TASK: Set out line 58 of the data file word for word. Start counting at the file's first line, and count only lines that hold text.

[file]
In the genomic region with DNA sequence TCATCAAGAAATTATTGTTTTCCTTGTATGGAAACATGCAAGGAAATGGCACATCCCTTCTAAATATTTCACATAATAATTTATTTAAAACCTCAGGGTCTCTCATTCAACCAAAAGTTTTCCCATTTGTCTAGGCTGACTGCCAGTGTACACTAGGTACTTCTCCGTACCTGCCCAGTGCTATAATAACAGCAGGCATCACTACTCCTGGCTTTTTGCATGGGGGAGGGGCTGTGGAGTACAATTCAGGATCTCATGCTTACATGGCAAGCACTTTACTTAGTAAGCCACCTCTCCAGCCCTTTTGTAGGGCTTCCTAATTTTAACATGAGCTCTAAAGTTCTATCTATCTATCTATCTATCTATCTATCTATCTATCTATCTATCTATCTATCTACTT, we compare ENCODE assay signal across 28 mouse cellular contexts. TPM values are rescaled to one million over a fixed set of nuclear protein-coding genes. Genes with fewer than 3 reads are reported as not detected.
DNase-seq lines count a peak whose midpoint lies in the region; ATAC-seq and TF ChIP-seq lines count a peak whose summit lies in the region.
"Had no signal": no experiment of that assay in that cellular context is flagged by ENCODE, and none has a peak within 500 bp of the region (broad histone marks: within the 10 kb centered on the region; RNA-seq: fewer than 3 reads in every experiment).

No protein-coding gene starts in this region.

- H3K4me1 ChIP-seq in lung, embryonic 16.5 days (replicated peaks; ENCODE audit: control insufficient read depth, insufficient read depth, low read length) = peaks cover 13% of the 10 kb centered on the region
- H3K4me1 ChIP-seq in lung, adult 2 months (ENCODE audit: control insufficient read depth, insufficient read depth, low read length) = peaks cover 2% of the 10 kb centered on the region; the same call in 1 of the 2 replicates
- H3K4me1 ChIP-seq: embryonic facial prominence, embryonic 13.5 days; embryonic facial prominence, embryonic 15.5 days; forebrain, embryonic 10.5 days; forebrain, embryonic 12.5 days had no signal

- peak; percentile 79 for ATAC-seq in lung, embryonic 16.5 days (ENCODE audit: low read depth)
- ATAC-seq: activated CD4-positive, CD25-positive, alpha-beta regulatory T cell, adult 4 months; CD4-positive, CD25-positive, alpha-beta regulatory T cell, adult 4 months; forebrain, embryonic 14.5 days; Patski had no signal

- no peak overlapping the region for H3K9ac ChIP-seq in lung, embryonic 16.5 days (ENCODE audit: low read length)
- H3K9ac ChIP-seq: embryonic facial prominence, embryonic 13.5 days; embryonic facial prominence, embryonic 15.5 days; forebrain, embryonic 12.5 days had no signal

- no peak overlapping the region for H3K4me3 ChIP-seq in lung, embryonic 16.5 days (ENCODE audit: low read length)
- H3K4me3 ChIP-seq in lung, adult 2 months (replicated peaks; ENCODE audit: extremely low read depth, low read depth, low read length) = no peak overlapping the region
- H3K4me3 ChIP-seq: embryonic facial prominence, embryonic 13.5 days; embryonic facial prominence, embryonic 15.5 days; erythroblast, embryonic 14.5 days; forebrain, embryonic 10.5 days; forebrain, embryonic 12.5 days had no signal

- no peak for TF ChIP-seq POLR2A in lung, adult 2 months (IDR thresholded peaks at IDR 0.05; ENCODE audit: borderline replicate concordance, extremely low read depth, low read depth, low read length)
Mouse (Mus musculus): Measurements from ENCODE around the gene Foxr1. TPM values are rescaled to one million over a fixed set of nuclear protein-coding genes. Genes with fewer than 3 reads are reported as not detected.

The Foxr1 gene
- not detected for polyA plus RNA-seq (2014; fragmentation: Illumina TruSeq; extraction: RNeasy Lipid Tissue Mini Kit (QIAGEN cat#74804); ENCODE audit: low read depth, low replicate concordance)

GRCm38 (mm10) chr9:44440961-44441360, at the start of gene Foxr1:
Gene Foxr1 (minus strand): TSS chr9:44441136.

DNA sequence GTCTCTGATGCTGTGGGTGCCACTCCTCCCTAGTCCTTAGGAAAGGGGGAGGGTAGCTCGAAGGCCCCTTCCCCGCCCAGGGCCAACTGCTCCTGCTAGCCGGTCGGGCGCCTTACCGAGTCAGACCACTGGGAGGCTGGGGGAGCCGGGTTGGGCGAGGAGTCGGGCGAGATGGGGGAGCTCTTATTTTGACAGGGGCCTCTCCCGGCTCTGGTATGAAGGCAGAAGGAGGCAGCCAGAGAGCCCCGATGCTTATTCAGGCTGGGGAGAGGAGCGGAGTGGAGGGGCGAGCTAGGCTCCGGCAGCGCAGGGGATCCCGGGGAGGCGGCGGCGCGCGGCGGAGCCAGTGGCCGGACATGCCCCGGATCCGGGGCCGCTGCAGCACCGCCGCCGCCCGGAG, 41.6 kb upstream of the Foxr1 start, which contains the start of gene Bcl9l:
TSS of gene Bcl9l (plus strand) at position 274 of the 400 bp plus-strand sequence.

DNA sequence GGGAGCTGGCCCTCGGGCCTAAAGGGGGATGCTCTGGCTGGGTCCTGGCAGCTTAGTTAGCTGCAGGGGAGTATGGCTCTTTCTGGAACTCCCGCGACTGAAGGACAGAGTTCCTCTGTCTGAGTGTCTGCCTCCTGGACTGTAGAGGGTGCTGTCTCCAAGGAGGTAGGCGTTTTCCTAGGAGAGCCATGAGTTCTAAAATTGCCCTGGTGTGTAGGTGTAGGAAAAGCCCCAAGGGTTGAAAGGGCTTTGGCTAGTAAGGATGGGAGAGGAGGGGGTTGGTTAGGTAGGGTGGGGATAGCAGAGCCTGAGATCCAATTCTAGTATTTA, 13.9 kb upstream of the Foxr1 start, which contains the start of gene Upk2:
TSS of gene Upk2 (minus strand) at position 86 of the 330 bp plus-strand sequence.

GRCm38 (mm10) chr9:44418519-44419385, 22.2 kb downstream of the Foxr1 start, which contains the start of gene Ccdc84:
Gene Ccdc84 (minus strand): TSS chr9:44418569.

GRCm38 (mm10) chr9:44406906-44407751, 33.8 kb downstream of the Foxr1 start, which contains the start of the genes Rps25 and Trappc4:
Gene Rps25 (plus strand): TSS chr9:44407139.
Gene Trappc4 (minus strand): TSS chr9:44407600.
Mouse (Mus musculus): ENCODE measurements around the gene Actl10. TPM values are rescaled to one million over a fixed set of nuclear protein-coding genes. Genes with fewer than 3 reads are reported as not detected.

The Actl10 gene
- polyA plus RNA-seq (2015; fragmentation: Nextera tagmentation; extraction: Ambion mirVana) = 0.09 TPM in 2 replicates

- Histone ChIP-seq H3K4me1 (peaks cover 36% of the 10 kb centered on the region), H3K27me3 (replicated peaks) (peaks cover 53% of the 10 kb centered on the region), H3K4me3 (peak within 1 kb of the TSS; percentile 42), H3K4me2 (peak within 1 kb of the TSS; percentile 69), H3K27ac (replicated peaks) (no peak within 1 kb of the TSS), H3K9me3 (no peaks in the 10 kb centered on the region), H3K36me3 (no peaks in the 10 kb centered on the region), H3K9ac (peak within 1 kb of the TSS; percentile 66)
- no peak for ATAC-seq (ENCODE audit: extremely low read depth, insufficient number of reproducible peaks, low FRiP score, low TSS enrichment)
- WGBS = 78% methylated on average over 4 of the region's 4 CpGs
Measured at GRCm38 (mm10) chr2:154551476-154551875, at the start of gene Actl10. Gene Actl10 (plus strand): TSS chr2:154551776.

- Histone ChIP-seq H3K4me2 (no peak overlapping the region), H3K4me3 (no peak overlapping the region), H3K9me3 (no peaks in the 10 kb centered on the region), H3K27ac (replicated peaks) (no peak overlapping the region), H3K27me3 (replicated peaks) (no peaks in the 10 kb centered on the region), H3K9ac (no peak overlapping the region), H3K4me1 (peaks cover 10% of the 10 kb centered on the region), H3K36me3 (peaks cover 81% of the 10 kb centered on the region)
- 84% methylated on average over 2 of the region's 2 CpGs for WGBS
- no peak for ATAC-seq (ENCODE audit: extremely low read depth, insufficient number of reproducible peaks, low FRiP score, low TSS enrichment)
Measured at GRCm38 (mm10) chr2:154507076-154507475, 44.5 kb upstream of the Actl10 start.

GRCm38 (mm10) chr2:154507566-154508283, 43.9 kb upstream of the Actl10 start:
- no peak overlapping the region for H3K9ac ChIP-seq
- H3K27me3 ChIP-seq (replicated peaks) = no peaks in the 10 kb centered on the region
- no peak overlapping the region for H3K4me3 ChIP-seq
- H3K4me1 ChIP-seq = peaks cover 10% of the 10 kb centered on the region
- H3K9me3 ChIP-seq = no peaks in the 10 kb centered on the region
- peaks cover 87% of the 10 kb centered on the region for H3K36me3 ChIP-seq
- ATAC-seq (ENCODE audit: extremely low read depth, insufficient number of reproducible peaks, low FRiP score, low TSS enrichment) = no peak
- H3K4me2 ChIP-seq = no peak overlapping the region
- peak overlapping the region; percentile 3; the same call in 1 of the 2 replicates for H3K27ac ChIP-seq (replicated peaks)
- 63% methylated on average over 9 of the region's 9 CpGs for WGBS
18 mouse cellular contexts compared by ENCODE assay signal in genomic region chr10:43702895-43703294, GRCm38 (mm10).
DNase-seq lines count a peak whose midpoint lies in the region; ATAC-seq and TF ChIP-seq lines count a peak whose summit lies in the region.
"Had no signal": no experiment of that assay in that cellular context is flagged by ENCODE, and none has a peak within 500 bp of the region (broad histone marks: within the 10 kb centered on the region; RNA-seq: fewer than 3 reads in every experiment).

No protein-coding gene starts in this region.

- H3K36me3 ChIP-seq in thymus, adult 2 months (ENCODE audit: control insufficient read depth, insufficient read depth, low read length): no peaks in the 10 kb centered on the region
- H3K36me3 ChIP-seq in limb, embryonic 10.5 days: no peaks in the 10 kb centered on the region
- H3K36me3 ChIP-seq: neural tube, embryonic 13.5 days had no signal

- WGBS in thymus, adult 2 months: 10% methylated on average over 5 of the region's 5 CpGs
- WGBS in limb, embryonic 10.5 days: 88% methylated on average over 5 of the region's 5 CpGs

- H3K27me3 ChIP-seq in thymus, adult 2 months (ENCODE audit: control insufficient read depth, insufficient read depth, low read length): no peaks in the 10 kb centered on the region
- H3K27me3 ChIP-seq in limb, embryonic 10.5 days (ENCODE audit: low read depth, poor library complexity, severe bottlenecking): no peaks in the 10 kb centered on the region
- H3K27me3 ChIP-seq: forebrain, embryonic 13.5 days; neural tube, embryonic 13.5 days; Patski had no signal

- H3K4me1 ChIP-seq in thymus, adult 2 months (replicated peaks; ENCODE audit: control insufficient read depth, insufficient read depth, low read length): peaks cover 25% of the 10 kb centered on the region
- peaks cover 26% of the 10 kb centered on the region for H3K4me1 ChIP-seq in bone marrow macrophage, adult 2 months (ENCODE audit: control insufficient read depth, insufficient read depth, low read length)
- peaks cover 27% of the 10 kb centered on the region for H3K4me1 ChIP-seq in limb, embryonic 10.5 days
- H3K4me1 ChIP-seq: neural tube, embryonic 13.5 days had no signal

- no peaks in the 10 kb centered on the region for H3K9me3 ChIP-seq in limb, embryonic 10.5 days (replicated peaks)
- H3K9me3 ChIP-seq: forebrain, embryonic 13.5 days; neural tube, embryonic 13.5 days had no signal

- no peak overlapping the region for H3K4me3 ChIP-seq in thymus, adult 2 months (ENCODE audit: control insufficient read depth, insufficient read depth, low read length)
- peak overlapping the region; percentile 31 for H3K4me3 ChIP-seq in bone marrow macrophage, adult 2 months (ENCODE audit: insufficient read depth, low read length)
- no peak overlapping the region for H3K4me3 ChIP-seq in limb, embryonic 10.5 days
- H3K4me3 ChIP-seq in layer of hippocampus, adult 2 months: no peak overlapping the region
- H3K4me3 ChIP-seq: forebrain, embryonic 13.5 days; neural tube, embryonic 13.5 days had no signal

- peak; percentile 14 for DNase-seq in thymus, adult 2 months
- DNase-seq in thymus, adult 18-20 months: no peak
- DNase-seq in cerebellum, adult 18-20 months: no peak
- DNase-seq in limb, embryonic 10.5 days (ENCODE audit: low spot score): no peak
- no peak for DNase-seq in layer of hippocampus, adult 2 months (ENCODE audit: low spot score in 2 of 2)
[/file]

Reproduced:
- H3K36me3 ChIP-seq: neural tube, embryonic 13.5 days had no signal